In a big win for the Sunda pangolin, plans for developing Malaysia’s first pangolin conservation centre have been announced. The new Sabah Pangolin Sanctuary and Research Institute (SAPSARI) will be created in a national park, in south east Sabah. This has been made possible thanks to an agreement between the state government and Peter Chan, who has made a generous donation to kick-start the initiative.
The Sunda pangolin is one of four Asian pangolin species and is found across Southeast Asia, from central Myanmar through to Indonesia. It is listed as Critically Endangered on The IUCN Red List of Threatened SpeciesTM and has been disappearing across its range due to poaching for illegal trade. Despite being protected by both national and international law, the Sunda pangolin is under threat in Malaysia where it is hunted for both local consumption and use and for international trafficking to countries including China. The newly announced sanctuary and research centre will be an important development in the conservation of Sunda pangolins in Malaysia. Little is known about the Sunda pangolin in Sabah, and so the research conducted by SAPSARI will be key to understanding the status and behaviour of this highly threatened species on the island. Likewise, customs departments frequently intercept live pangolins being trafficked illegally, and the sanctuary will play an important role in rehabilitating seized pangolins so they can be released back into the wild.
Following a pangolin conservation initiative that was set in motion in October 2018 by Chan, a Memorandum of Understanding (MoU) was signed last month between SAPSARI and Augustine Tuuga, the director of Sabah Wildlife Department, and officiated by the Minister of Tourism, Culture and Environment, Datuk Christina Liew, to create the sanctuary.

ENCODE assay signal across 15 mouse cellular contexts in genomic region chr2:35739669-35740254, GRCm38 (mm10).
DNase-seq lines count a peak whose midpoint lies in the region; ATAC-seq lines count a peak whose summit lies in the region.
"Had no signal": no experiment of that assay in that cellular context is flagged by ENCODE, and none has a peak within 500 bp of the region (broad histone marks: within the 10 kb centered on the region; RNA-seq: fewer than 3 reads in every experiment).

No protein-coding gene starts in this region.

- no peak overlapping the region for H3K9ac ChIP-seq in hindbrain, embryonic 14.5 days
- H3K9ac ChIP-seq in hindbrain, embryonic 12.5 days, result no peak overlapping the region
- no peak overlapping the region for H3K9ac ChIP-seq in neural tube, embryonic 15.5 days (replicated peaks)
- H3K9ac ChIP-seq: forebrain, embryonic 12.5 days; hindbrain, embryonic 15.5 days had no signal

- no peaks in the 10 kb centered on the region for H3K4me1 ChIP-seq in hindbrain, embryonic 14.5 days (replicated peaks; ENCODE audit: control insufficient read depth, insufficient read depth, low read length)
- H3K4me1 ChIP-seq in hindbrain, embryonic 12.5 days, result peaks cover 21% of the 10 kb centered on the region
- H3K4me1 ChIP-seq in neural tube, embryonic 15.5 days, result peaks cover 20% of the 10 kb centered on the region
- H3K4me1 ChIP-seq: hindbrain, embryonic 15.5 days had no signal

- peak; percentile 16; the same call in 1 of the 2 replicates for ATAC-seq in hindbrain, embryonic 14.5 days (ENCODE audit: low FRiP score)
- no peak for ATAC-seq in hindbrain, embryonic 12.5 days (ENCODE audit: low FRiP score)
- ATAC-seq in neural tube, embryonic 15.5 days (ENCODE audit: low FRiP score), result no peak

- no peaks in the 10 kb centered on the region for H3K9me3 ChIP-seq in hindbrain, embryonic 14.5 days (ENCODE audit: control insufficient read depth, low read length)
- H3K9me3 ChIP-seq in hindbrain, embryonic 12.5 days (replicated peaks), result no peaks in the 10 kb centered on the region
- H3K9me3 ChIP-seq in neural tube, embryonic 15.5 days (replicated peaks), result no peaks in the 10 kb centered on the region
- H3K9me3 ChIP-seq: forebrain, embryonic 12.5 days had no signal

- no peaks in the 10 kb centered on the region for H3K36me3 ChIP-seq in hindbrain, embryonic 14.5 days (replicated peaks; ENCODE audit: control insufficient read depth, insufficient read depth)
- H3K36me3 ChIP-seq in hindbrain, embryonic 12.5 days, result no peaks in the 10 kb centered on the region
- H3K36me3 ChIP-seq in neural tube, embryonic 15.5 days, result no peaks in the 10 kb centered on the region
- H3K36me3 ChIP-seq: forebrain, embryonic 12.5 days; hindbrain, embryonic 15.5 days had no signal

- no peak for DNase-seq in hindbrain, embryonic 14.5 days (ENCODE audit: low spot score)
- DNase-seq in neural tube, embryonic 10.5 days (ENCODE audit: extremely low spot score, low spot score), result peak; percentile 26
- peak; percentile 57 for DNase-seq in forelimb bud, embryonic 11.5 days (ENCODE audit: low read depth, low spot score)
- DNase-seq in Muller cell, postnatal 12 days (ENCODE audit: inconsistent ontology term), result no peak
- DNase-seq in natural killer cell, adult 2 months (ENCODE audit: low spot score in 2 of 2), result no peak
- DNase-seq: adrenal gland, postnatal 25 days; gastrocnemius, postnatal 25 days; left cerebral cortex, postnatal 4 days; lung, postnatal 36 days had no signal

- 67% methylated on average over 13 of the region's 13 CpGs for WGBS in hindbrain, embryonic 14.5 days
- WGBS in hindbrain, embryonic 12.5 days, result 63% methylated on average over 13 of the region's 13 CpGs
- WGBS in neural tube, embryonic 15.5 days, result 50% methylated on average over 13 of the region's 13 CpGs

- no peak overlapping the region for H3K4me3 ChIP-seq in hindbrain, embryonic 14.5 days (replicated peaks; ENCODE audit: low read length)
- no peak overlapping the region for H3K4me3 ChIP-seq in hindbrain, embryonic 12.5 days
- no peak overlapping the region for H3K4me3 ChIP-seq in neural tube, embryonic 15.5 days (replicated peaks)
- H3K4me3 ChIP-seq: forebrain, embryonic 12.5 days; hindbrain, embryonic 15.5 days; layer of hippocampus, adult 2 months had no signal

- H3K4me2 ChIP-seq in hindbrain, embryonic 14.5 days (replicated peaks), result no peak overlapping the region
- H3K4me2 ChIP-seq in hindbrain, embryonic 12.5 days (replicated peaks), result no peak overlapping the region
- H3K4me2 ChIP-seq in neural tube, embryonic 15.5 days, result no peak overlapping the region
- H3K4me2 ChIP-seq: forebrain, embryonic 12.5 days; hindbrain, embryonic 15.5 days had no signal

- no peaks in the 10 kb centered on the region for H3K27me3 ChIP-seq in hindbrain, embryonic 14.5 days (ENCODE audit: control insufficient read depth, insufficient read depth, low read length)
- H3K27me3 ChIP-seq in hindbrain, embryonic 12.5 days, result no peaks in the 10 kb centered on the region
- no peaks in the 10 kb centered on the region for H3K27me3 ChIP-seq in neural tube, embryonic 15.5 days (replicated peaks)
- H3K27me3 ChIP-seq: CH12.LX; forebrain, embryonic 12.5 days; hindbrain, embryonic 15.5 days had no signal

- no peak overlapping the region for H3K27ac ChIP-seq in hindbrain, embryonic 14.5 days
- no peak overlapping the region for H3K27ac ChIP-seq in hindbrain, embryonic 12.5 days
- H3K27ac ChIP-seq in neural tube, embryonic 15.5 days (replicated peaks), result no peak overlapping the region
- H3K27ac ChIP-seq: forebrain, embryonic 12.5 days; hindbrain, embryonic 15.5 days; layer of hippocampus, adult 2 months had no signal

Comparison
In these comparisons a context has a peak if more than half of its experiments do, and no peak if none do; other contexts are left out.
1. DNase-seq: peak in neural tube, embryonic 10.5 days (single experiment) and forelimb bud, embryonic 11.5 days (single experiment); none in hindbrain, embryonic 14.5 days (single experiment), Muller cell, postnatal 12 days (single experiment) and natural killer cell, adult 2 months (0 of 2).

Chan, the founder of SAPSARI, is a retired engineer who has a passion for wildlife and nature. SAPSARI is set to be established within the protected Tawau Hills National Park, a 280 sq. km rainforest, with spectacular waterfalls, streams and hot springs located in Tawau, Sabah. The Institute will be managed and operated under the leadership of Elisa Panjang, a local Sunda pangolin expert, and member of the IUCN SSC Pangolin Specialist Group.
SAPSARI’s main goals will be research, education and the rehabilitation of Sunda pangolins, and the centre will collaborate on scientific research globally. It will provide educational programmes and the management of animal rescue and release operations. An initial seed fund of RM1 million (USD $242,000) was provided by Peter Chan, however SAPSARI will need support from government, corporate bodies, public as well as individuals to advance its vision and goals.
The Sabah Wildlife Department and Sabah Parks will decide on the exact location of the facility within the Tawau Hills National Park and work is expected to begin on its creation by the end of this year.
The centre’s mission is to prevent the extinction of the Sunda pangolin, especially in Malaysia, with the Sabah team leading the initiative. It will work to achieve this by rehabilitating the high number of pangolins seized from illegal trade and releasing them back into the wild, as well as producing research into the ecology and behaviour of Sunda pangolins, as well as raising awareness and educating the public. We look forward to seeing the positive impact SAPSARI will have on the conservation of the Sunda pangolin in Sabah.
Pangolin Conservation Officer at the Danau Girang Field Centre
Member of the IUCN SSC Pangolin Specialist Group
Image 1: SAPSARI official logo
Image 2: MoU signing between Peter Chan (second from right) and Augustine Tuuga (second from left) witnessed by Datuk Christina Liew (middle)